Shift Weather-Related Repair Costs to Owner
Extreme weather is a scary and ongoing concern for both residential property owners and commercial real estate owners and their tenants. Especially if you live in an area where weather-related destruction is likely to happen, you should be thinking about how to prepare for a disaster. Adding safeguards to a solid damage and destruction clause in your lease is crucial to avoid the scenario that happened to you in your current space. A damage and destruction clause—if written effectively—can protect you if your space or the common areas of the building are damaged by a flood, fire, or some other casualty. And the clause isn’t just for requiring the owner to pay for your repairs. It can get much more in-depth than that, making the owner take other steps that are financially helpful. Here are three issues you should be aware of.
Financial issue #1: Rent abatement. After a casualty, a damage and destruction clause that’s not tenant-favorable might not give you the right to abate all of your rent, just your minimum rent. Also, it probably won’t give you the right to terminate the lease if the owner slowly repairs your damaged space or if the damage occurs near the end of your lease. And the damage and destruction clause in an owner’s lease form often says that the owner must make certain repairs and restore the space—unless the owner decides the repair costs will be too high—which gives it an inordinate amount of power over you. In that case, the owner may terminate the lease, which can be devastating for you and your business.
A well-drafted clause will set out your rent obligations while the owner makes the repairs. For instance, you’ll probably be allowed to abate your minimum rent in an amount proportionate to the amount of space you can’t use, but only if your space was actually damaged.
Financial issue #2: Damage repair responsibility. Don’t fall for a damage and destruction clause that gives the owner the option of repairing the damage or terminating the lease after a casualty, which is unfair to you. You’ve paid the cost of the owner’s casualty insurance (either through CAM costs/operating expenses or as a direct reimbursement), so you should get some benefit from it. To get that benefit, push for the clause to require the owner to repair and restore your space and the building or center after a casualty, unless the damage occurs in the last year of the lease.
Also, make the owner solely responsible for paying all repair costs. Otherwise, the damage and destruction clause will probably let the owner pay the cost of the repair work only to the extent of its insurance proceeds, leaving you with the difference. Any deficiency should be the owner’s problem, not yours. The owner is in control of the property and decides what value to insure it for.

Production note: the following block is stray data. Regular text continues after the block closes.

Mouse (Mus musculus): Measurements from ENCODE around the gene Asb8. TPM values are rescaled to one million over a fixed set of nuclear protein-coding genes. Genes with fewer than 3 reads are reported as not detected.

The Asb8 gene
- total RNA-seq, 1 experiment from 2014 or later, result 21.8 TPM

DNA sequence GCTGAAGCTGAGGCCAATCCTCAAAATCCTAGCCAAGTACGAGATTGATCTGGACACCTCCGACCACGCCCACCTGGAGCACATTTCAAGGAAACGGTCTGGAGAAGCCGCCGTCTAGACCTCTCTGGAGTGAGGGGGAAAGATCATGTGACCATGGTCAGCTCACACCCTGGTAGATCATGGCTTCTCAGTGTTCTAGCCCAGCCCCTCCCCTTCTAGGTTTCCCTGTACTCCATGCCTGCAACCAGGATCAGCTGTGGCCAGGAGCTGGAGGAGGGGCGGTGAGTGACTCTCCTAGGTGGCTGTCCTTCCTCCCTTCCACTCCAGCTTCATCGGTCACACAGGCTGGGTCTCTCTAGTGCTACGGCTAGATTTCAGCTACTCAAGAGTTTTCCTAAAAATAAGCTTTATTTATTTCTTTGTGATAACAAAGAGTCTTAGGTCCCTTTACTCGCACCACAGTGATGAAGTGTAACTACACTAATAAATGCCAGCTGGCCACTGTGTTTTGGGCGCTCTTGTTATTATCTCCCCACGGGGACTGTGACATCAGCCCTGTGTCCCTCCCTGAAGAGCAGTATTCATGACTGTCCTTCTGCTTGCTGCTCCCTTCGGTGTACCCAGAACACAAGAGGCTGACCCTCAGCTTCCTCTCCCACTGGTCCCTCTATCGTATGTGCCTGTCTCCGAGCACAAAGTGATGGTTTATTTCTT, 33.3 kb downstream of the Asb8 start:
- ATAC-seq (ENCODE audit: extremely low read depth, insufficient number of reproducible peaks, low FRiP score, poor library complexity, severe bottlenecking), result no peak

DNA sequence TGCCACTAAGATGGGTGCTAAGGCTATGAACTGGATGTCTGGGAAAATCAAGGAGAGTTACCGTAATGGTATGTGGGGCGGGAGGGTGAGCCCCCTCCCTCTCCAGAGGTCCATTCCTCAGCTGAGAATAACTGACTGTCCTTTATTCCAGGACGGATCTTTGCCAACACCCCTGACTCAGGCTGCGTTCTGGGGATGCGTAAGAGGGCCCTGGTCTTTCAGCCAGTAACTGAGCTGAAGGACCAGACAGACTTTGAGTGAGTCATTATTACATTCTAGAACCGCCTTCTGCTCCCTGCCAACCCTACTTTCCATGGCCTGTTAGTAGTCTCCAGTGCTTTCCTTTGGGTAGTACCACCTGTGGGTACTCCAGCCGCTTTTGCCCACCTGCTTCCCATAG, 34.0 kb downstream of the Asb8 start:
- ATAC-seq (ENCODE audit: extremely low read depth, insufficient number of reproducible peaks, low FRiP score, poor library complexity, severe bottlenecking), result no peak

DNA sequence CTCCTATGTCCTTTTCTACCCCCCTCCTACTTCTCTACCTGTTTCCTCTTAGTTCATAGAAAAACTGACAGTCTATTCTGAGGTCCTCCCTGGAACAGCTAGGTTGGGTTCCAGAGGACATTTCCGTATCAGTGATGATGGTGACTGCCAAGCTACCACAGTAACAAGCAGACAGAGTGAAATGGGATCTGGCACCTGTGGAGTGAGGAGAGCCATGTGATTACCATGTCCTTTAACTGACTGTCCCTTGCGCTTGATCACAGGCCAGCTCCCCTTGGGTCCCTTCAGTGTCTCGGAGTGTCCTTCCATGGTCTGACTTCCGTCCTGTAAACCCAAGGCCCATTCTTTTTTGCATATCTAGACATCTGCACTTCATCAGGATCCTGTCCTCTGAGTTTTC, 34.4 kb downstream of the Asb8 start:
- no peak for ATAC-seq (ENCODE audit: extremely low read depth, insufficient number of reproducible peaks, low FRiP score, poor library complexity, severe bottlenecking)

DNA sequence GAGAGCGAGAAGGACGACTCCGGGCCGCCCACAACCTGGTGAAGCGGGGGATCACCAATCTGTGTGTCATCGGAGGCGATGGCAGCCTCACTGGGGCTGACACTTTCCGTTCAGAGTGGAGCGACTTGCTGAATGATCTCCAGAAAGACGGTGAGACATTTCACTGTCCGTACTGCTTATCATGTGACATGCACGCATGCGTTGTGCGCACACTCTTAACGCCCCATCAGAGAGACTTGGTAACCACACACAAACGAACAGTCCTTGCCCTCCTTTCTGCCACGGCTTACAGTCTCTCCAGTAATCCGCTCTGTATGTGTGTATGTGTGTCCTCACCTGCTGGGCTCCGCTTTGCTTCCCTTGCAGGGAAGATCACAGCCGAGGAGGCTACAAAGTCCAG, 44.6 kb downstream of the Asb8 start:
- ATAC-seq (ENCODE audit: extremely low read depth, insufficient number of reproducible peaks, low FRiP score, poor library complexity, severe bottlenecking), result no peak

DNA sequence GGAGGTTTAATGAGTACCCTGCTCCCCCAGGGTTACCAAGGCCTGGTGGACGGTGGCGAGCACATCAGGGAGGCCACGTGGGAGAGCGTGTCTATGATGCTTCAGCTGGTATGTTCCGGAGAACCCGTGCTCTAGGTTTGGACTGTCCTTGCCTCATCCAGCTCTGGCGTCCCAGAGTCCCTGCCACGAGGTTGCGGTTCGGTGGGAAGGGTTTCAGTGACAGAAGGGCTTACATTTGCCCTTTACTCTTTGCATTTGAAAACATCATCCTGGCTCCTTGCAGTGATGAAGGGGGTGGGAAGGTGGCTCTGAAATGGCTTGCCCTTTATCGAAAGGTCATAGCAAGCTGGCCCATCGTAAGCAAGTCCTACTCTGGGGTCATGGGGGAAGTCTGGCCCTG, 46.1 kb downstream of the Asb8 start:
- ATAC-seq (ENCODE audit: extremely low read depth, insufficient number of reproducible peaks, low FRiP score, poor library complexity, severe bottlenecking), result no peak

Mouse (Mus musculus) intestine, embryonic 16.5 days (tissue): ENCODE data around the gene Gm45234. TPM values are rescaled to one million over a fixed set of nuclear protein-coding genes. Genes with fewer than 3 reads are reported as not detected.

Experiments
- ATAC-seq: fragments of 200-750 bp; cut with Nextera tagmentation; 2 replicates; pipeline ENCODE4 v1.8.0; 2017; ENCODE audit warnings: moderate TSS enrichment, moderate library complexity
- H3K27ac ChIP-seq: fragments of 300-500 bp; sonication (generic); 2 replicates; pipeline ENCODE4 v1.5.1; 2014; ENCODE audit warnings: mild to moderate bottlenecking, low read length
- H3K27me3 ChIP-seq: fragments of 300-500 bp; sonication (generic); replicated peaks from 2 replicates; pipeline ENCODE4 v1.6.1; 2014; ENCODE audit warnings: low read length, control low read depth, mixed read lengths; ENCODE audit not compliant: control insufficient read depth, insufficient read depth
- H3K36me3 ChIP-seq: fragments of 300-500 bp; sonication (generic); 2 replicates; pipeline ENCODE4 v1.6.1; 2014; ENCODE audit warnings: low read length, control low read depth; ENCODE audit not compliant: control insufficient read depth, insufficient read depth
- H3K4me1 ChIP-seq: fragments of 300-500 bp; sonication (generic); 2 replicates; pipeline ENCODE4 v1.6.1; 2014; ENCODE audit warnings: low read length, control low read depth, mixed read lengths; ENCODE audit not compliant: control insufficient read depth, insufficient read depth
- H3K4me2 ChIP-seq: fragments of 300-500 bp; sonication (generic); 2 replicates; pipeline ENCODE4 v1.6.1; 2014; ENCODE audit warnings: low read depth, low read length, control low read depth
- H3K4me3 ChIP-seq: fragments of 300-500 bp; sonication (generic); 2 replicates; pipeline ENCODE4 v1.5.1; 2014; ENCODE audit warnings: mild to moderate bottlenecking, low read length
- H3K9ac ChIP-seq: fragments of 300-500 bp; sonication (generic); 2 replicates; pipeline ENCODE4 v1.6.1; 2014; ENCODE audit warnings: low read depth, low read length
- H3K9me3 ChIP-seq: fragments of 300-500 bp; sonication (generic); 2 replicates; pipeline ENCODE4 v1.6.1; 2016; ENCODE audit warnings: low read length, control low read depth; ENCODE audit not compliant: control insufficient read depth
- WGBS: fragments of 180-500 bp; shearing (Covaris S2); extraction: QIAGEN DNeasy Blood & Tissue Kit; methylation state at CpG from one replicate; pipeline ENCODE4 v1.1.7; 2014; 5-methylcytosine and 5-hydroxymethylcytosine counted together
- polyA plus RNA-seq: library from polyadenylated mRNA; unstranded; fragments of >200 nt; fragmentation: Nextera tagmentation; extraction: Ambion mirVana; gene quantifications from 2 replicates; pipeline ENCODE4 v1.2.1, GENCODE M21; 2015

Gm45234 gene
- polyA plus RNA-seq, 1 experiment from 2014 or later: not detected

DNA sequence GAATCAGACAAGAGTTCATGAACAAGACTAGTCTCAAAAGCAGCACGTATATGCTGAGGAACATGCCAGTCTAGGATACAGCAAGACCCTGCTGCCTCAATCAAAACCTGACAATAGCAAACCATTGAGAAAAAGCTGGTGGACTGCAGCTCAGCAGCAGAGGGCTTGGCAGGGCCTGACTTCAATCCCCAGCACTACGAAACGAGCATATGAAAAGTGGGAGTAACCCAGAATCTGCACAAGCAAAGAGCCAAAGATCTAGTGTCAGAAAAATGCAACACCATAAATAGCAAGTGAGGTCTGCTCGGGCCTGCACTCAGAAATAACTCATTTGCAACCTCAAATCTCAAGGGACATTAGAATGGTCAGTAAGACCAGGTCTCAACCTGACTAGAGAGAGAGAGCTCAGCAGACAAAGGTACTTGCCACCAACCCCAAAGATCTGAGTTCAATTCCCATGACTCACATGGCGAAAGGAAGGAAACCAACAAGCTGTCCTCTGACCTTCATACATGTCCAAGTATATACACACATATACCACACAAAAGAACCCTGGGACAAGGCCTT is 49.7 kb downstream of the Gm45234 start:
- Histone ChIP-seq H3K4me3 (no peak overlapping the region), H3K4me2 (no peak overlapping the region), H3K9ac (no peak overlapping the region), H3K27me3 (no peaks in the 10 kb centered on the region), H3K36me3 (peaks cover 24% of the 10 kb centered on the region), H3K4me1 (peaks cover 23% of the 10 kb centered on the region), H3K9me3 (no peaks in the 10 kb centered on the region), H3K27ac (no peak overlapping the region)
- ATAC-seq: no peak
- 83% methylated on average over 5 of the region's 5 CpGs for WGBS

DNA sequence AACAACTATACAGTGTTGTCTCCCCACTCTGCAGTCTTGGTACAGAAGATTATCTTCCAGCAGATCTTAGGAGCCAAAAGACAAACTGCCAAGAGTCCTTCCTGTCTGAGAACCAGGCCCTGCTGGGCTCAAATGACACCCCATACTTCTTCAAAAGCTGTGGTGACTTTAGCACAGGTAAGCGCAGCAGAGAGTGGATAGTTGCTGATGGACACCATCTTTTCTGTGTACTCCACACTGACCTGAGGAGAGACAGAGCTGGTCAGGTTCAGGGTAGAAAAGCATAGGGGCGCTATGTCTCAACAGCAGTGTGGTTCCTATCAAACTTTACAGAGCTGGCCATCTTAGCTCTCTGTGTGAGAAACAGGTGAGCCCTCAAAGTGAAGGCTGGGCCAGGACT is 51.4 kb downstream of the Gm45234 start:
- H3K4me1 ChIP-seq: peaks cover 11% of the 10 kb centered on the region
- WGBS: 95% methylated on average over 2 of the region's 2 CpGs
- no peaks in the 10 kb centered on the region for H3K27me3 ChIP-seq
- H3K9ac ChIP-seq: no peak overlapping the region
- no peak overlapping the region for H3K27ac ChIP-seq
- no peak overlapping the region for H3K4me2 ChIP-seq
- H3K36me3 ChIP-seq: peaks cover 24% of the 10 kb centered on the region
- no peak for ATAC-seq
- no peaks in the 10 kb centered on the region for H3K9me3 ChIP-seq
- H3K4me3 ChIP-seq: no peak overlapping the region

You should take this one step further, though. To truly protect yourself in this manner, the lease discussion should be about who is insuring for this versus, say, your personal property. If the owner is insuring the “building” and/or “common areas,” state in the insurance clause that the owner must insure for 100 percent of the replacement. This will not only make this the owners’ responsibility, but it will require it to have adequate insurance if the time comes. Proper insurance can help tenants in a number of ways, so it’s generally a great idea to delve into insurance issues during negotiations.
Financial issue #3: Restore to same level of operation. Also, add a requirement that the space will be repaired/replaced to “substantially” the same level/quality it was before the casualty, including the parking area as well. It may be that your space isn’t damaged, but the center/building has lost its parking, which can leave you in a situation that’s detrimental to your business. And you shouldn’t have to foot the bill to get things up and running by chipping in to clean up access areas.
So really think about this situation in terms of access, not just damage; don’t get stuck in a situation where the casualty replacement actually blocks access to an undamaged area and you’re left with helping defray costs of ameliorating that. Also, you can manage some of the financial challenges here by dealing with dates—that is, how quickly the owner must do certain things and how much notice the owner will provide if it intends to terminate, or take other actions. To get this done, ask your attorney about trying to get the owner to draft this language in the lease:
Model Lease Language
If the [Building/Center] and/or the Premises, including parking areas, are partially or totally damaged or destroyed by a fire, flood, the elements, an accident, or other casualty (collectively, “Casualty”) prior to the last Lease Year, then Owner shall repair 100 percent of the damage and restore and rebuild the [Building/Center] and/or the Premises, except for Tenant’s Work and Tenant’s personal property, at Owner’s sole cost and expense as soon as possible with reasonable dispatch in accordance with good construction practice.